“The viewers have got no interest in what I’ve got to say because they switched off four or five hours ago.”
That was Kevin Pietersen reacting to the slow and low Nagpur pitch, which yielded 199 for 5 in 97 overs on the first day. The odd ball kept low but staying at the wicket wasn’t difficult – scoring runs; hitting your shots was. It, in Pietersen’s opinion, made for boring cricket.
Then came the Indian innings and honestly, you couldn’t switch off for even a second.
Anderson started the innings by slipping one onto Gautam Gambhir’s legs. The left-hander helped it along to fine leg for a single. India were away but sadly, they were never running.
The next ball was fired down Virender Sehwag’s leg-side. The ball was swinging and Matt Prior completed a nice one-handed take to his left.
Then Anderson went back to the top of his mark and started running in again – this time he managed to get his line right. It was a length ball but it swung into the right-hander in the air and off the pitch. Sehwag, perhaps bizarrely, played inside the line, his feet didn’t move and he heard the death rattle.
The ball had hit the top of his middle stump and for a moment, he stood still. It was a good ball but somehow, some part of India hopes that India’s greatest match-winner attaches a greater price to his wicket. As he walked back, India were reduced to 1-1.
This time Sehwag didn’t turn around and say, ‘This is how I play.’ In the eyes of many, the right-hander’s ability to stick to his guns no matter what is his greatest strength but then again, it is also his greatest weakness.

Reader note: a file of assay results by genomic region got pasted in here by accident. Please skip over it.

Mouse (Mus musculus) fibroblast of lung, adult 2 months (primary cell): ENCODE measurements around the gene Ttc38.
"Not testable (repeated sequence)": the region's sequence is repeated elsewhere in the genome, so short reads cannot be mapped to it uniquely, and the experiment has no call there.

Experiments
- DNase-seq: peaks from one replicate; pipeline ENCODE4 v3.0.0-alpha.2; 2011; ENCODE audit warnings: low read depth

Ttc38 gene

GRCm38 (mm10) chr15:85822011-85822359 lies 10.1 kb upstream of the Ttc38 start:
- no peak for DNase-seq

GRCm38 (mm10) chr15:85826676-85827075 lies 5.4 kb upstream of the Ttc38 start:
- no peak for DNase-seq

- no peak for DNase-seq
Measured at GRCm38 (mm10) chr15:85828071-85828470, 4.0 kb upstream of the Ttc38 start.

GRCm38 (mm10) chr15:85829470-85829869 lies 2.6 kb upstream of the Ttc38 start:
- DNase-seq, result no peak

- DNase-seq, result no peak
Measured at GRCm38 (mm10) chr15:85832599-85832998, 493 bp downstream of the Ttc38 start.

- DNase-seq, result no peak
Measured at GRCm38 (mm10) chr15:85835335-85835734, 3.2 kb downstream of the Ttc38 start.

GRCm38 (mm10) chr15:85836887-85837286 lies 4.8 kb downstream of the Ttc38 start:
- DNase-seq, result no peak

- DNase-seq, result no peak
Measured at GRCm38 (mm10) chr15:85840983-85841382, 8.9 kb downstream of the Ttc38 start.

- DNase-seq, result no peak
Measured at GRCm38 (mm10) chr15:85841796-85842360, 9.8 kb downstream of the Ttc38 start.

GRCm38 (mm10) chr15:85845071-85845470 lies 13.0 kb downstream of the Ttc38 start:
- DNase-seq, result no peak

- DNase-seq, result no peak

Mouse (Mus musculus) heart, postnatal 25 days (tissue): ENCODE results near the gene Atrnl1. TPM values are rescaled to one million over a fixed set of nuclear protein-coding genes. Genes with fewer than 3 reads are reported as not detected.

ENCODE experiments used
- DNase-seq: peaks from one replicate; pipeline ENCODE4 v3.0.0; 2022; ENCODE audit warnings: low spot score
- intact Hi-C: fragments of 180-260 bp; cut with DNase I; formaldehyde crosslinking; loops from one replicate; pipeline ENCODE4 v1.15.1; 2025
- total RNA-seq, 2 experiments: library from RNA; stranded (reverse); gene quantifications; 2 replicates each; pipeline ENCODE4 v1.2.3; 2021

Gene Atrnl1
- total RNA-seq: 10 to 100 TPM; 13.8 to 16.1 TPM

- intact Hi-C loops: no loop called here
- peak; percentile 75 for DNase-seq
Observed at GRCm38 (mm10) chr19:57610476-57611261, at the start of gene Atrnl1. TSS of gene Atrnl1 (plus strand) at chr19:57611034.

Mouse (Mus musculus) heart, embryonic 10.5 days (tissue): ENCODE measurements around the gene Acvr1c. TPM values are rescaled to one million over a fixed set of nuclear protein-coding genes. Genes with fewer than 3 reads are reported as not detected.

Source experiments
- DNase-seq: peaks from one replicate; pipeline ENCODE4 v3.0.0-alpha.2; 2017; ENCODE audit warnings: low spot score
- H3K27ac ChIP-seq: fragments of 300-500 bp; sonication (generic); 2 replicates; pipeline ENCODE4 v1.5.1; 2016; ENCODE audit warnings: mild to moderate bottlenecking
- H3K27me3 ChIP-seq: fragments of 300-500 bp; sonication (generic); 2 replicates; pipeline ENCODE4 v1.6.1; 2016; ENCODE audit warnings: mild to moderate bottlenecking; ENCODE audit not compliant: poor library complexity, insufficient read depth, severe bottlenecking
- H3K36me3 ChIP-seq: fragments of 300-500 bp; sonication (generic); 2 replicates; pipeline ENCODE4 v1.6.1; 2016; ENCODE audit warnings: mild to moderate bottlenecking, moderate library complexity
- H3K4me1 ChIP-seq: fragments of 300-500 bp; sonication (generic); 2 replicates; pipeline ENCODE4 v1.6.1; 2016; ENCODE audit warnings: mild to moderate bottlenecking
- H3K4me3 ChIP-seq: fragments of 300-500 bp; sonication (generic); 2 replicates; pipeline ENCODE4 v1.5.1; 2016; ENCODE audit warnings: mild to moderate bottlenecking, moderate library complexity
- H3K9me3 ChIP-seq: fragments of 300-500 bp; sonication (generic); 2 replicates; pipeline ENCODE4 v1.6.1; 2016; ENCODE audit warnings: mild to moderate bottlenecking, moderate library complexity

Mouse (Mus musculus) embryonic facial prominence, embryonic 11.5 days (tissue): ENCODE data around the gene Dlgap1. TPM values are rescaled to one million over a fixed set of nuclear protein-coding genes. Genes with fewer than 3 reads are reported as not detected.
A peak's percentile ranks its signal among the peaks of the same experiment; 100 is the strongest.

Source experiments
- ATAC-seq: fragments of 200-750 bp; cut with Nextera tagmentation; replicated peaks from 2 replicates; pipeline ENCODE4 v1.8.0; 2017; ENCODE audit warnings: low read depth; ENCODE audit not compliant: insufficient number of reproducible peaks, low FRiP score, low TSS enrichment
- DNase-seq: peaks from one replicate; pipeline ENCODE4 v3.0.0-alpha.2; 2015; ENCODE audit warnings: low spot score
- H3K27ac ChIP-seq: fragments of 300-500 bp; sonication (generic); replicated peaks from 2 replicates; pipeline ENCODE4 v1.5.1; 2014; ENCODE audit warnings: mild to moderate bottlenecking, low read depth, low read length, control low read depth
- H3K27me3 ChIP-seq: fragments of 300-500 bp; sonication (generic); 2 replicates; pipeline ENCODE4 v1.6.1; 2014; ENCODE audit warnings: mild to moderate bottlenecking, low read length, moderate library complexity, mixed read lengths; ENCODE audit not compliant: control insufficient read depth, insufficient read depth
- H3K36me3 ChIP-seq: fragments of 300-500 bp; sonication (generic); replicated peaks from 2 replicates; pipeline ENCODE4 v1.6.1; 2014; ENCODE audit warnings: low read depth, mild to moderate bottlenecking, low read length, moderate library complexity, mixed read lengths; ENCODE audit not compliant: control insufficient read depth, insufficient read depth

Gambhir and Cheteshwar Pujara steadied the ship but when the opener departed after edging the ball outside the off-stump, India were in deep trouble. In walked Sachin, the crowd applauded and the fielders closed in.
Players around the often talk about how much they respect Tendulkar but their words and their deeds don’t match. On twitter, @sidvee said: Aila! Squat-and-bowled kind of pitch.
And then it happened. The ball seamed in, it kept low and Tendulkar did the squat and he was gone – looking at the toe-end of the bat. And at the same time, a million tweets went viral, they all seemed to ask one thing: The end?
On television channels, the headlines were all about Tendulkar. ‘Tendulkar fails again,’ they said. ‘Tendulkar bowled again,’ they screamed at every viewer. ‘Anderson gets Tendulkar again…’ and again and again.
But honestly, the bigger worry for India should be the way in which Virender Sehwag is failing. The right-hander turned 34 around 54 days back while Tendulkar is going to turn 40 in April 2013. Rahul Dravid (also 39 when he retired) and VVS Laxman (almost 38 when he retired) were also part of India’s greatest batting generation along with the above two batsmen.
So in many ways, Sehwag – the youngest of the lot — was expected to be link between Tendulkar, Dravid, Laxman and the younger generation; the man who could pass on the message and the lessons. Honestly, Tendulkar’s survival seems to be a matter of time now but losing Sehwag will hurt India far more.
In matches won, Sehwag still averages 56.90 (40 matches), in drawn matches he averages 59.69 (33 matches) and in matches lost, he averages just 34.35 (in 28 matches). The numbers just illustrate how important he is to India and that is why India needs him to find his true self even more than it needs Sachin to come good.
Sachin might be our obsession but Sehwag wins matches and helps India win matches. If he keeps failing, India’s future seems pretty grim indeed.